Exploring Small Strobes: Speedlight Accessories

Exploring Small StrobesWelcome to this multi-part series of articles on Exploring Small Strobes by Yanik Chauvin from Yanik’s Photo School.

In part 1 on Exploring Small strobes, I looked at why using flash guns instead of the built-in flash and studio strobes. In part 2, I went through the importance of using your speedlight off camera. In part 3, I covered how to trigger your small strobes off camera. Today, we’ll look at accessories made especially for speedlights.

BACK – Going Wireless

The popularity of speedlights over the last few years has brought on a whole bunch of creative accessories tailored form them. The list is big so I won’t be able to cover all of them in this article but I’ll guide you through my favorite ones. If your favorites aren’t listed here, please post them in the comments.

Let’s start off with 3 light diffusers. We all need to soften our light and DIYP has some great articles on that but lets look at 3 non-DIY options out there.

Small Softbox

EZYBox Softbox

Just like its big brother, the studio softbox, the speedlight softbox provides a way to enlarge your light source. This is why the first one on my list is the EZYBox Softbox from Lastolite.

The advantages of this softbox over regular studio ones is its portability and light weight. It actually folds up just like a diffusion panel so it’s compact and can be tossed in almost any camera bag. The complete kit retails for roughly $205 which is a great deal considering other options for softboxing a speedlight. If you want to use your small flashes with your existing studio softboxes, you’ll need to purchase an adapter like the one from Westcott for roughly $230.

Here is an image that was taken under a bridge. A small softbox was added on camera right to provide some directional light.

softbox sample



Next is the Gary Fong Lightsphere. Actually, Gary Fong has a whole collection of light diffusers but for the purpose of this article I’ll stick to the Lightsphere. I actually own 2 of them and just love them. They’re made of soft plastic and fit in most camera bags. They fit right on top of your flash. I’ve compared them with my 2×3 studio softboxes and the results were impressive. The shadows weren’t as soft as the softboxes but pretty close. And for roughly $50, they fit almost anyone’s budget. The lightsphere works by bouncing the light in all directions and having the bounced light fill in the shadows. The only minus for those is the fact that they don’t work well outside or in rooms with dark walls.

This image was taken with an off camera fonged flash. As you can see the lightsphere bounces the light off the walls and help to fill in the shadows. (Heck, you can even see the sphere on the glasses).




Last on my diffuser list are the good old trusty umbrellas.

Umbrellas are probably still the #1 light diffusers used with small strobes. The reason being is that they’ve been around for ever, they’re cheap, lightweight and diffuse really well. They also come in a variety of sizes and styles. You can have shoot-throughs or white, silver or gold bounce. They won’t fit in a camera bag though and you’ll need to purchase a separate bracket (like the one in the above image) to secure them. But you can’t beat the price/light quality ratio! You can get them for $10 each and roughly $15 for the bracket.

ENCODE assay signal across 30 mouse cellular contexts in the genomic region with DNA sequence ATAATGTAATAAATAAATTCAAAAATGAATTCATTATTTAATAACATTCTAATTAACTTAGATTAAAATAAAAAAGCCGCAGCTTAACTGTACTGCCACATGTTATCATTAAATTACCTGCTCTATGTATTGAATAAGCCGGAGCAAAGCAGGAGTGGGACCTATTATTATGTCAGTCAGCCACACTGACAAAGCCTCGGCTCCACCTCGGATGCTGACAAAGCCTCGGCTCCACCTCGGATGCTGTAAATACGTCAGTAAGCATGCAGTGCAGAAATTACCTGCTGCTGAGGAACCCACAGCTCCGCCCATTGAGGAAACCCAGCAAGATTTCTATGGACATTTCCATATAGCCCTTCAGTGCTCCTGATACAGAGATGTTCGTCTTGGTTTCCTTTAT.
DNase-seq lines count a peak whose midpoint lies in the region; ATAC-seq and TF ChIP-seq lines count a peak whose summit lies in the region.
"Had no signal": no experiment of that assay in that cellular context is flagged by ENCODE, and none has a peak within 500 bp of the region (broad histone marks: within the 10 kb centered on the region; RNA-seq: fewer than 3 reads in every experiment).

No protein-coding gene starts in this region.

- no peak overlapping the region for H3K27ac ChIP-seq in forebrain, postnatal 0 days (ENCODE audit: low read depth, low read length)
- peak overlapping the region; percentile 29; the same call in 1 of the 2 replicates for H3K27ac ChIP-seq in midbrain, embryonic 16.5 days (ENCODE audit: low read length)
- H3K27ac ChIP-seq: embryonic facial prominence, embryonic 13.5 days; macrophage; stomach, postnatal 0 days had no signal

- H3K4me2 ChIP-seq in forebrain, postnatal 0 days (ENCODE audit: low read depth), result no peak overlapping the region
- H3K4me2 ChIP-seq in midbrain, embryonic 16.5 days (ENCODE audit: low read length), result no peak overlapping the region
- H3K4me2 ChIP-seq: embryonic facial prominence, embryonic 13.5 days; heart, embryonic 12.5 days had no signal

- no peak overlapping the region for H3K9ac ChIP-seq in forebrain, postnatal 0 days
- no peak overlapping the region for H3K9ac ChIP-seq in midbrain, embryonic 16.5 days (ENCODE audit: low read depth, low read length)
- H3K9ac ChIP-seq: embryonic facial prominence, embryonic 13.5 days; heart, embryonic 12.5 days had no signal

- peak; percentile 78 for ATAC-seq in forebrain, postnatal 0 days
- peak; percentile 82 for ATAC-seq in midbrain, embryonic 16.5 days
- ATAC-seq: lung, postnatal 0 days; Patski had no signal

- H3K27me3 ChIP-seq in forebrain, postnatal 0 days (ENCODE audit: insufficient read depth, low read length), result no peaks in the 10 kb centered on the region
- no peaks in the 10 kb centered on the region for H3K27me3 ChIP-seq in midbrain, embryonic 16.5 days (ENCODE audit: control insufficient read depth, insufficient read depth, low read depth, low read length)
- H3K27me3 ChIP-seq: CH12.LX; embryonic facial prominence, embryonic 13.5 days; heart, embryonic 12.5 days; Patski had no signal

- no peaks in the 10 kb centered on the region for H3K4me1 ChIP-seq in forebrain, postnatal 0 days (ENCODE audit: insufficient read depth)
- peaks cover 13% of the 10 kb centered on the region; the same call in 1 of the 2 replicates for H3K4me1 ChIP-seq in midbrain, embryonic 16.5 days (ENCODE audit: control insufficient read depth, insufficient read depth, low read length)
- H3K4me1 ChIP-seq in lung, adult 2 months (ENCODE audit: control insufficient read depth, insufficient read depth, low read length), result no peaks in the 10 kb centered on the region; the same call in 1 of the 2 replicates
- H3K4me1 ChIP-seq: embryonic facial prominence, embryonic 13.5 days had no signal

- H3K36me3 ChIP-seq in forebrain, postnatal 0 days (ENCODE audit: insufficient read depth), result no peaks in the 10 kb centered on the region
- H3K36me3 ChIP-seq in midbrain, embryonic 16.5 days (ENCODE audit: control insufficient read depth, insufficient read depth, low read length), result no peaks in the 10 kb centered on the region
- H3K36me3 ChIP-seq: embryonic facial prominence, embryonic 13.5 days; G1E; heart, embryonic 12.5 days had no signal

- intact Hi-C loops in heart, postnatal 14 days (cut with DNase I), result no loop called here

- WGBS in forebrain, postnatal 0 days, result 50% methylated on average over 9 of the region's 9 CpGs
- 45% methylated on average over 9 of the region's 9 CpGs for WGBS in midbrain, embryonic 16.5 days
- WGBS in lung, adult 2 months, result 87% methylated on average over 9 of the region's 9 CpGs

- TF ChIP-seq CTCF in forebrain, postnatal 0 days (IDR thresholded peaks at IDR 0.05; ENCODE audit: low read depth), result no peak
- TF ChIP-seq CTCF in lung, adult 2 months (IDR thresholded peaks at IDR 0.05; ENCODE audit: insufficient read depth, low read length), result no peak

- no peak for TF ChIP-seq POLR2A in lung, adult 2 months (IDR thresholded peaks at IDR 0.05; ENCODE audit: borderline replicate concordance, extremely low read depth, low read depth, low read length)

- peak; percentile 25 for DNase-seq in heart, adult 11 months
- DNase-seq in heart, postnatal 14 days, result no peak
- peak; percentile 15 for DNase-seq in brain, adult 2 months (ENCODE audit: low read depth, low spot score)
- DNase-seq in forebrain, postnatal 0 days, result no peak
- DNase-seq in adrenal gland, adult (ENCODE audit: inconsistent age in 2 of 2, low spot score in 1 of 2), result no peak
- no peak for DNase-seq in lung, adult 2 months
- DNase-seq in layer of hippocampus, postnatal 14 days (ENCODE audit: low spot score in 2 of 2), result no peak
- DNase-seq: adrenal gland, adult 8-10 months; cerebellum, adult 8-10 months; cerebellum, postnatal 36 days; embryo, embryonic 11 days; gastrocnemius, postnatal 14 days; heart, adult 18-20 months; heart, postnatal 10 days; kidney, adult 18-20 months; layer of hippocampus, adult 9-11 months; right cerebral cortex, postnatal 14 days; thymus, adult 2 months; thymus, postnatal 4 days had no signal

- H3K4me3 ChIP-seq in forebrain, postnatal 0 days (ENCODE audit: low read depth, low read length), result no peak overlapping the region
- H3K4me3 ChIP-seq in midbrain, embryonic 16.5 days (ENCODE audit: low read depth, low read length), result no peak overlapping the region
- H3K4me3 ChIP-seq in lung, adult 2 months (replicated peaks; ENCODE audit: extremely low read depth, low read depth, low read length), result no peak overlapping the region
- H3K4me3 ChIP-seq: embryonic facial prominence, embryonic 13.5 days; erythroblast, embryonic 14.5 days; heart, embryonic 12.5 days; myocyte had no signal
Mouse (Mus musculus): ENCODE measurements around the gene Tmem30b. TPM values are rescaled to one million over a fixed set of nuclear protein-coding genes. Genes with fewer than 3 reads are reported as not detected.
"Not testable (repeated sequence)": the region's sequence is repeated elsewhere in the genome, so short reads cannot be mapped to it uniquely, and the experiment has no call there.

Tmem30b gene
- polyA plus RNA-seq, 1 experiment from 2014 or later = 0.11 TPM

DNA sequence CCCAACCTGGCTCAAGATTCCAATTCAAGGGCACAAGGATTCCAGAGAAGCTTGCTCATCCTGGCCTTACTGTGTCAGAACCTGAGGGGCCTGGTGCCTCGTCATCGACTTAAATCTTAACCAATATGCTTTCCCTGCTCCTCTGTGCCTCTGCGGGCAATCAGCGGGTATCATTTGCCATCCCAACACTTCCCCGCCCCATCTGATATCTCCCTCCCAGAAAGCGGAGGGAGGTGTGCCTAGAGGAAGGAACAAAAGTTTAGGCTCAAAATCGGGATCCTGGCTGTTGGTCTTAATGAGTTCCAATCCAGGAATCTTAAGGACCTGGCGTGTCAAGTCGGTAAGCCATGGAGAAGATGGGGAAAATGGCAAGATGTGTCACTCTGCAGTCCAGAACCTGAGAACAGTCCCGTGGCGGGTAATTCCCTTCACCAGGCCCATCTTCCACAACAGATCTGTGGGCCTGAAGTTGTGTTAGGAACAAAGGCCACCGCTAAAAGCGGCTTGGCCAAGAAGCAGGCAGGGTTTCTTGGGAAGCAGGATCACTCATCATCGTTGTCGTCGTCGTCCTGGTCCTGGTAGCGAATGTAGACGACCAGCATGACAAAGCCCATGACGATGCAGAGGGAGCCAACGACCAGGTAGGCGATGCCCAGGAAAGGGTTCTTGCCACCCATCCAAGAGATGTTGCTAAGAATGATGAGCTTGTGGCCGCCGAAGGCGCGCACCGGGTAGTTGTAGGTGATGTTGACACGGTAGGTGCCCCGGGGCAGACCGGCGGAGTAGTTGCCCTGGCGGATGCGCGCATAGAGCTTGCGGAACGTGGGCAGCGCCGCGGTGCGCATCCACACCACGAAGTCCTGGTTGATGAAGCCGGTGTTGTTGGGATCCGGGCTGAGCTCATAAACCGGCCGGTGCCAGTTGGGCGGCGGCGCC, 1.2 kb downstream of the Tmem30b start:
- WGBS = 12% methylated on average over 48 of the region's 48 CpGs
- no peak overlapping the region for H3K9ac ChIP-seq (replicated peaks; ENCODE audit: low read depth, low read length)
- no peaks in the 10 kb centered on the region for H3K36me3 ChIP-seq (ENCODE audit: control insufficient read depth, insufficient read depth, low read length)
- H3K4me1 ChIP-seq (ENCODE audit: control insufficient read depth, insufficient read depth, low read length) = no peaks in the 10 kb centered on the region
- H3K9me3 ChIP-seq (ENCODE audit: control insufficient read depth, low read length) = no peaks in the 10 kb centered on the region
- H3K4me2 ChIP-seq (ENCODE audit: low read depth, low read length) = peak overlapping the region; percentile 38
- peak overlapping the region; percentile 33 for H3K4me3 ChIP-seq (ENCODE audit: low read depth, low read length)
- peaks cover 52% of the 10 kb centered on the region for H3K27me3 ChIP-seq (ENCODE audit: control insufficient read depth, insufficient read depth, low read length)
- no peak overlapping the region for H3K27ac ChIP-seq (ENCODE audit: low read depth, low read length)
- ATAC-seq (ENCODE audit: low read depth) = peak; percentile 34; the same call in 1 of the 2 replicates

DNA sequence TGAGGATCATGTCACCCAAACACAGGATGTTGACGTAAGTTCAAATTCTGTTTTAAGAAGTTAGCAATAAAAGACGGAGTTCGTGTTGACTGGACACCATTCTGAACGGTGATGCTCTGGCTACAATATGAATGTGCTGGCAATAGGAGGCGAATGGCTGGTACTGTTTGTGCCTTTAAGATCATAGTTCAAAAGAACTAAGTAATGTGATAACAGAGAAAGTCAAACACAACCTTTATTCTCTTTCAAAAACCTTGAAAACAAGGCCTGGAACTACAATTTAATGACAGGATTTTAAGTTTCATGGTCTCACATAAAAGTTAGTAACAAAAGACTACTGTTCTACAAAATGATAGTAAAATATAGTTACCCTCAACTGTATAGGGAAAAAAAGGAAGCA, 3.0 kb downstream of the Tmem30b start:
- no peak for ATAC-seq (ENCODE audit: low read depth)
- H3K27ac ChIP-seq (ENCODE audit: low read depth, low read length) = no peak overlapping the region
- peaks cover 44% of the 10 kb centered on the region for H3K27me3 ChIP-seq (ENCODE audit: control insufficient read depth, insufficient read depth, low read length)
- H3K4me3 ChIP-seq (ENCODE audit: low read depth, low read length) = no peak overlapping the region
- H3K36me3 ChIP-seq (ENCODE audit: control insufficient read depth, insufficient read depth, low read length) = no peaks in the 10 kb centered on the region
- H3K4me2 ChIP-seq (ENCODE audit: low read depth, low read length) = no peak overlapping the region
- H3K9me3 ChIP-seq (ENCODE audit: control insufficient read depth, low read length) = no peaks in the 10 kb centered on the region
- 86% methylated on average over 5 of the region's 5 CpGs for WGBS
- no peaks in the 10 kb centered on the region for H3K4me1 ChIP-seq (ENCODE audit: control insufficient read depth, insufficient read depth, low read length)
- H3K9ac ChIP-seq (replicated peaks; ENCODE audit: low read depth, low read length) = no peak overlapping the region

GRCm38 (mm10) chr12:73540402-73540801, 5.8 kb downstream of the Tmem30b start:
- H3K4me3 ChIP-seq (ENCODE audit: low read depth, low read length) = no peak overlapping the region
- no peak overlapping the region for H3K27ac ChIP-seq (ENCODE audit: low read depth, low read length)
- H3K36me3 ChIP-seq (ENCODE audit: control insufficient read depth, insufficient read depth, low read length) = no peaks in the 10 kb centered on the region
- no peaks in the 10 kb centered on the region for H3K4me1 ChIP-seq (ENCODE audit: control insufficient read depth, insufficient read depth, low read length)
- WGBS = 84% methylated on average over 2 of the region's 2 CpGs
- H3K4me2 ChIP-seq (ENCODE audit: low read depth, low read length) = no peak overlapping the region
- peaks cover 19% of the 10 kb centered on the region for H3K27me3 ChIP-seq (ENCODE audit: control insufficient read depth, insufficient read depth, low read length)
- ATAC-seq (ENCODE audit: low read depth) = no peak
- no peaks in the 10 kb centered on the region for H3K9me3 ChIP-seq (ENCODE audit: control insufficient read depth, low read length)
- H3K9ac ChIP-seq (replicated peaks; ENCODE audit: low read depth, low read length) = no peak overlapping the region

The main light in the image below is an umbrella – it is the fastest light to set up, and I just love to use it for quick-high-quality images. (Read more about this image here).

Light Restriction

honl photo

What if you want to do the opposite and focus your light, narrow your beam? You have a few options out there that are very interesting.

I really like the Honl products for this purpose. Let’s look at the snoot and the grid.

Both the snoot and the grid have the same purpose; to focus your light into a narrower beam. The snoot does this by restricting the beam down a “tunnel” while the grid changes the light spread angle. The advantages of the Honl products are that they look professional and are built to last. The main disadvantage is the cost. Both the 8” snoot and the grids go for $25 each and you’ll need the Velcro speedstrap ($10) to hold them to your flash. Considering the DIY cost alternative, you might want to think twice especially if you’re not shooting in front of clients. You can make a snoot with cardboard and tape for pennies, make your own Velcro strap and grid as well.

I used a few small gridspots to take this image. Read more about the setup here.

Color Correction


OK, so we’ve diffused and concentrated our light. What else can we do? How about color!

Adding color to an image can create wonderful moods. I think gels are an essential tool in any photographer’s bag. Especially gels for speedlights! You can actually get sample packs out there and they fit small flashes perfectly Rosco discontinued their free packs and are in the works to making a “strobist” pack but I see that B&H still has them in stock. Lee Filters has some samples as well. To hold your gels, you can use the flip-down diffuser integrated into the strobe, use tape or this DIY version. If you want to get fancy about it, you can get the the Honl pack with Velcro or the cheaper and cool looking Lumiquest FXtra.

Here’s a test shot I did at a workshop in Calgary. That back wall was beige so I put a blue gel and the speedlight on camera right had a red gel.

gel sample

With all these cool small strobe light modifiers, your creativity is now endless!

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Yanik Chauvin is a professional photographer from
Ottawa, Canada. His main focus is on stock and commercial photography.
As a teacher with more than 10 years experience, he started Yanik’s Photo School as a way to give back to other passionate photographers.